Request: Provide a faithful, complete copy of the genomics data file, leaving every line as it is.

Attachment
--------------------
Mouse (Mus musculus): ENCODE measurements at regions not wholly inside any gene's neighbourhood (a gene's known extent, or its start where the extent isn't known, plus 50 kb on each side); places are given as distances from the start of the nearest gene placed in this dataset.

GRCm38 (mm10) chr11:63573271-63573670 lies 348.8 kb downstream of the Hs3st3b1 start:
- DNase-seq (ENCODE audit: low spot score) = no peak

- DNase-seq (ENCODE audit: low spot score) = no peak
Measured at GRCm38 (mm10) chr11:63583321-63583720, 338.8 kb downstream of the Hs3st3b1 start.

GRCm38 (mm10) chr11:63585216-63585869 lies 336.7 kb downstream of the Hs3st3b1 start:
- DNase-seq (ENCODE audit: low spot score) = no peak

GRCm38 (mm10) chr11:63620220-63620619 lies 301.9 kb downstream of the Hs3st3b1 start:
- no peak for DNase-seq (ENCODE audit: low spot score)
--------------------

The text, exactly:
Mouse (Mus musculus): ENCODE measurements at regions not wholly inside any gene's neighbourhood (a gene's known extent, or its start where the extent isn't known, plus 50 kb on each side); places are given as distances from the start of the nearest gene placed in this dataset.

GRCm38 (mm10) chr11:63573271-63573670 lies 348.8 kb downstream of the Hs3st3b1 start:
- DNase-seq (ENCODE audit: low spot score) = no peak

- DNase-seq (ENCODE audit: low spot score) = no peak
Measured at GRCm38 (mm10) chr11:63583321-63583720, 338.8 kb downstream of the Hs3st3b1 start.

GRCm38 (mm10) chr11:63585216-63585869 lies 336.7 kb downstream of the Hs3st3b1 start:
- DNase-seq (ENCODE audit: low spot score) = no peak

GRCm38 (mm10) chr11:63620220-63620619 lies 301.9 kb downstream of the Hs3st3b1 start:
- no peak for DNase-seq (ENCODE audit: low spot score)